Faces of Autism Callie
April has traditionally been Autism Awareness month, but we are trying to do more than become aware, we are driven to accept! I have been planning this campaign for months and have had the absolute PRIVILEGE of photographing some of the most AMAZING people! Throughout the month of April we will be featuring them and their stories. I pray that you find love for these INCREDIBLE humans and their passions!
Hi, I’m Callie. I’m a 15-year-old 9th grader who was diagnosed with Austim 1 year ago.
I love animals (especially horses), swimming, being outside, talking to my friends and overall staying busy.
I am annoyed with people who are mean to others, and HATE being bored. Smalltalk also annoys me. There is no point in wasting time not talking about the thing you wanted to talk about. Just get to the point, I don’t have all day!
Here’s what Autism looks like for me.
At school, when a teacher explains something, I quickly understand the first time. It annoys me when they keep talking to explain in a different way for others. I get bored then anxious, and I just want to get to the assignment.
I’m a big list maker and like to check things off my list. I prefer to work by myself so I can do it at my own (fast) pace while listening to pop or country music which helps me to focus. I have high standards for myself.
If I work in groups, I like being the leader. I’ve worked REALLY hard this year to pay attention to what others are good at and play to everyone’s strengths to make them feel special, feel good about themselves and accepted.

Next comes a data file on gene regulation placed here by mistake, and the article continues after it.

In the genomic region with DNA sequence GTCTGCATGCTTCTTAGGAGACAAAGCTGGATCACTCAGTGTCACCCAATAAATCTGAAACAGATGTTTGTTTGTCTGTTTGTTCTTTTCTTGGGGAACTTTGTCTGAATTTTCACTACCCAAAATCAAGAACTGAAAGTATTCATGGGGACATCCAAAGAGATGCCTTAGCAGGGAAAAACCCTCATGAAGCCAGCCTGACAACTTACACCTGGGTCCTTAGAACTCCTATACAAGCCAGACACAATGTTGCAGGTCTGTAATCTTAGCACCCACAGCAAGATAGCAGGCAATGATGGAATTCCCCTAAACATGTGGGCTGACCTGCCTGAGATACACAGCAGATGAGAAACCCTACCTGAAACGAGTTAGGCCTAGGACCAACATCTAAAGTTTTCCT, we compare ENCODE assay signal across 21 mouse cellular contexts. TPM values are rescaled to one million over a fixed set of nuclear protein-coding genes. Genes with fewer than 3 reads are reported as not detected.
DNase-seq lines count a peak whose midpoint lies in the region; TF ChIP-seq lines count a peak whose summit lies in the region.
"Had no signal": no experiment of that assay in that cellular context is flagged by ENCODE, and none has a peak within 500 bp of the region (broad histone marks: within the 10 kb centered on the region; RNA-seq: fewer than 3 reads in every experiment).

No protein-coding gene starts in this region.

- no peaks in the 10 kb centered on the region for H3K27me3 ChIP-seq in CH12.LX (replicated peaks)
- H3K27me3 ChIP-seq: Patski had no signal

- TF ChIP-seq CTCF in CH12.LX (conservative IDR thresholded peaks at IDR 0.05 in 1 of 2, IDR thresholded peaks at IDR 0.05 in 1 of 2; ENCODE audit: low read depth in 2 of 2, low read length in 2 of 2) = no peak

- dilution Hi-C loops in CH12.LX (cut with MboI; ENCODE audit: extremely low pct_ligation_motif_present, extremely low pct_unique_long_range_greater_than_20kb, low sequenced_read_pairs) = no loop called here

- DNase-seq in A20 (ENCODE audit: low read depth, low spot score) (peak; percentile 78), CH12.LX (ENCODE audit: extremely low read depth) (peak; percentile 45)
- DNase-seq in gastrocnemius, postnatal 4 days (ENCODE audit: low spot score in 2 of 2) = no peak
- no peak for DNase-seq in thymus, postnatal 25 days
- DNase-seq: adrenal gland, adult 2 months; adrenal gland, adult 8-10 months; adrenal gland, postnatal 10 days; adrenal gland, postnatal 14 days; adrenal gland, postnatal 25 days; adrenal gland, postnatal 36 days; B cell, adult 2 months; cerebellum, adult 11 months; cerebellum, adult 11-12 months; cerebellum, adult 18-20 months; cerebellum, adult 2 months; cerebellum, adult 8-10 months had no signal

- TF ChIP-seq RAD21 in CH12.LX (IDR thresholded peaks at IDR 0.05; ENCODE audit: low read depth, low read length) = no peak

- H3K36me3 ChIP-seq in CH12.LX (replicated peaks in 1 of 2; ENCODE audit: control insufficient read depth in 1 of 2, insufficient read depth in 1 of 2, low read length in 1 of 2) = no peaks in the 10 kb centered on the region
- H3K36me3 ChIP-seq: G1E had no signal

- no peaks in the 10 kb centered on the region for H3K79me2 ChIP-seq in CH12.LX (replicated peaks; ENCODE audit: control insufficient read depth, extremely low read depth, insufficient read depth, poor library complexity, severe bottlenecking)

I have many ideas swirling around in my head. Sometimes they are very random and sometimes they are brilliant. I like to be very independent which my parents say it can be a challenge. I want to find my own way of doing things that make sense to me and treated like a “normal” kid.
In the future I am interested in something in the medical field, possibly with animals.
Here’s what Mom and Dad say.
Callie was a natural leader with STRONG opinions even as a 2-year-old. She could not be convinced if it wasn’t something she was interested in. In daycare/preschool I would call her the “Activities Director” as kids would flock to her and look to her for direction of what to play and how to play.
As she got older and peers developed their own ideas, things got hard and confusing for her. They no longer listened to her thoughts and she became more and more isolated from others.
After years of mental health support, there were things that wouldn’t click or support her the way we expected. The Autism diagnosis helped us to understand that our quick-whitted, intelligent child truly did not understand social norms and she was not trying to be difficult.
It’s been a journey with being Callie’s parents but she has already taught us so much. We are so proud of the young woman she has become and look forward to the big things she has in store.
Remember her name everyone, she is going places!